Just in case you can’t make it to the county’s hottest party, the Best of Westchester, here are some events that celebrate Bastille Day. And PS, Vive la France and all – but we have to remember that this storming of the prison was followed by guillotining and heads paraded on pikes. I’m just saying, the party might have gotten a little out of hand…

Bastille Day at Bistro Rollin (Wednesday, July 14th, 6pm-9pm, $75 per person, music, tax and tip included) Look for a five course tasting menu (below), offered with French songs and music by Mary Mancini and Mario Tacca. 20% of the evening’s proceeds go to Alliance Francaise. The dinner: Brandade with toast and Nicoise olives, eggplant terrine with goat cheese cream, Cornish game hen Provencal with panisse, bouillabaisse with rouille, baked pears with sabayon.

Bastille Day at Plates on the Park French Wine Tasting Dinner (Thursday July 15, 7pm, $75 plus tax and tip) According to the site, “In honor of Bastille Day we will convert PLATES to a French bistro menu and pair the French classics with some tres bon wines. Bringing back our Wine Gems expert David Calkins to work the room and answer you questions, it is sure to be a “revolutionary” evening. Starting with a refreshing summer white from the Loire at the bar, we’ll taste 4 more wines with 4 courses seated in the dining room. Call or email to reserve: 914-834-1244.” Zut alors!

Bastille Day at La Panetiere (Wednesday, July 14th, $72 per person, $102 with wine pairing) The Frenchiest of Westchester’s French is offering this killer menu accompanied by accordion music. Listen to the sinister story La Panetiere tells about Bastille Day: “July 14, 1789, La Bastille, a political prison fell, symbolizing the end of monarchy, (for a while). With very scarce food, Parisians fraternize together by improvising ‘civic’ dinners. Tables were in all the streets where blue, white and red garlands were a must. The rich brought their roasts and expensive wines while the poor brought their stews and cheeses as the accordion sounds invited the crowd to dance. ‘All for today as tomorrow is unpredictable.’” So, let’s party now as we hear the hammers build guillotines.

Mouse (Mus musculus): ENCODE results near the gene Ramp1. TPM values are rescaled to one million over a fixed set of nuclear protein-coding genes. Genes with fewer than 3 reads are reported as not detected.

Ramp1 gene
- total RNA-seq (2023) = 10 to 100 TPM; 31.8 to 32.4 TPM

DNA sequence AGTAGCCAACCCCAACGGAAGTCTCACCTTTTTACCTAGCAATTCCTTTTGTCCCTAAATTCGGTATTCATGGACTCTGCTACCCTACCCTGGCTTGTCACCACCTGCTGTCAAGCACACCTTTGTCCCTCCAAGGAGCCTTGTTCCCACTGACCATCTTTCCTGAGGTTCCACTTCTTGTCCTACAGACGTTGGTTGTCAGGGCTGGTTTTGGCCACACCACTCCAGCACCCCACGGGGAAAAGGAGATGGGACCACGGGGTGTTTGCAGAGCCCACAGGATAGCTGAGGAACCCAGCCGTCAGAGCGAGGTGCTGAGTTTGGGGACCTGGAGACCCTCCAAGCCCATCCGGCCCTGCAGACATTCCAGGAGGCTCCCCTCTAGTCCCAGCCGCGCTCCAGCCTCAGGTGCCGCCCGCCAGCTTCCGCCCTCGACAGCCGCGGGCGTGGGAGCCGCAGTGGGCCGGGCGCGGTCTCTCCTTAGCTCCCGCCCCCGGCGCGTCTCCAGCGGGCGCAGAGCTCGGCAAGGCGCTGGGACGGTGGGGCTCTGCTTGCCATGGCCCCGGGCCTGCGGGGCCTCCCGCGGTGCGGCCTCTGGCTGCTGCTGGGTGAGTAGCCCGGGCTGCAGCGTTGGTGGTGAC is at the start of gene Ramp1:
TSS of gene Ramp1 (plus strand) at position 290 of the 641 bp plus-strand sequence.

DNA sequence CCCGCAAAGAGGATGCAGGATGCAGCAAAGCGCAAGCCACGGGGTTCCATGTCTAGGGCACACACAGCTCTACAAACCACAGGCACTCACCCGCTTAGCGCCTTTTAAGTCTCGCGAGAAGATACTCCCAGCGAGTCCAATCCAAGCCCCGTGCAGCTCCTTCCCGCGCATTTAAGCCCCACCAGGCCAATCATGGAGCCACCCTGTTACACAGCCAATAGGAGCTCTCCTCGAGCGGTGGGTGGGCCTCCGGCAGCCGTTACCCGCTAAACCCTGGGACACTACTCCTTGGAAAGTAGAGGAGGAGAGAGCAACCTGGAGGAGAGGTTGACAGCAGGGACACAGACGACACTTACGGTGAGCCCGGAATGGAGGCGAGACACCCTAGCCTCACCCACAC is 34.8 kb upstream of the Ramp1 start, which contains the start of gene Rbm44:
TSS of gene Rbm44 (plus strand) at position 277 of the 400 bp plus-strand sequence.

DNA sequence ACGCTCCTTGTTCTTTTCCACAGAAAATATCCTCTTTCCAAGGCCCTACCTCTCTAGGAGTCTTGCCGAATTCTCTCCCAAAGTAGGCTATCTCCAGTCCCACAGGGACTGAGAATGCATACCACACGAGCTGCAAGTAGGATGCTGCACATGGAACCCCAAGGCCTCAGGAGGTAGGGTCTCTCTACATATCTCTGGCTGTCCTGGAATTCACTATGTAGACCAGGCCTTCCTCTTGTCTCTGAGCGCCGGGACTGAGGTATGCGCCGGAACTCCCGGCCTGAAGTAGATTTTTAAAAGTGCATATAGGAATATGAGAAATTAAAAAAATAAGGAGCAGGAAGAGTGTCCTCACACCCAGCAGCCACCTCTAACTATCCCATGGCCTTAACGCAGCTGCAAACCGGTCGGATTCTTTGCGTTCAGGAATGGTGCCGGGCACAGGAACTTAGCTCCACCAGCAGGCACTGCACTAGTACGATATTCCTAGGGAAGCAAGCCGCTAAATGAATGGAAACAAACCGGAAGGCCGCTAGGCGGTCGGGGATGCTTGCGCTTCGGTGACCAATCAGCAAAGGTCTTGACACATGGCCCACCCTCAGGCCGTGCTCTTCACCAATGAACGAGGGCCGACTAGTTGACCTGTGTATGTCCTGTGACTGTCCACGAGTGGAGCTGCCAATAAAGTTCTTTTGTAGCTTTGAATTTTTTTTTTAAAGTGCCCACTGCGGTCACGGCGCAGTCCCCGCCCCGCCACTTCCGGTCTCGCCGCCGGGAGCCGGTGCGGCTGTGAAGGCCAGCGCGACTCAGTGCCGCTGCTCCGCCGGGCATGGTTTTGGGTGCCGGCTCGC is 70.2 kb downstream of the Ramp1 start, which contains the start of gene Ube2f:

Photo by  Eric Isaac

 

 

Pan Seared Shinnecock L.I. Dry Scallops at Restaurant North

Dry? More like bouncy, juicy and magically delicious mouthfuls with hard-seared exteriors and translucently rare middles. (“Dry” describes the way that they’re cooked: these sugary suckers are put into a dry pan and allowed to caramelize in their own juices.) Keeping it local, Chef Eric Gabrynowicz’s bivalves are paired with miso-braised Armonk Swiss chard, with the miso adding salty umami that tastes more like, “Oooo, mami!”

 

The Kittle House gets a Latin Beat

Here’s a Hulu clip of Top Chef Master Chef Carmen Gonzalez, who is doing a summer stint at Crabtree’s Kittle House. As the clip explains, Gonzalez has been working as a consulting chef since her eponymous Miami restaurant, Carmen, was closed after a fire.

 

 

HotFlash

Chef Brian Lewis Roots, Shoots and Leaves Bedford Post!

In a haut cuisine stunner that leaves the horsey set weeping, Chef Brian Lewis of Bedford Post has resigned BPI to pursue his own restaurant. The split is apparently amicable, with Lewis describing it as “a beautiful end to a beautiful three years,” though Lewis is leaving BPI’s kitchen without a new exec. chef in place. (His sous chef is filling in.) Details are forthcoming about Lewis’s new venture, but he promises an high-toned – though still casual – restaurant slinging his signature Italian-inflected locavorian cuisine. “Well, it’ll still be comfortable, and we’ll be doing tasting menus. It’ll be about the same tone as the stuff I was doing at BPI.” Says Lewis, a Wilton resident, “We’re firmly rooted here in Westchester. I’ve developed great relationships with local farmers and I feel like this is where I want to be.” Though Lewis is coy about when and where, he claims “Let’s just say it won’t be any more northern .” If anyone has Richard Gere’s cell number, I’d appreciate the digits….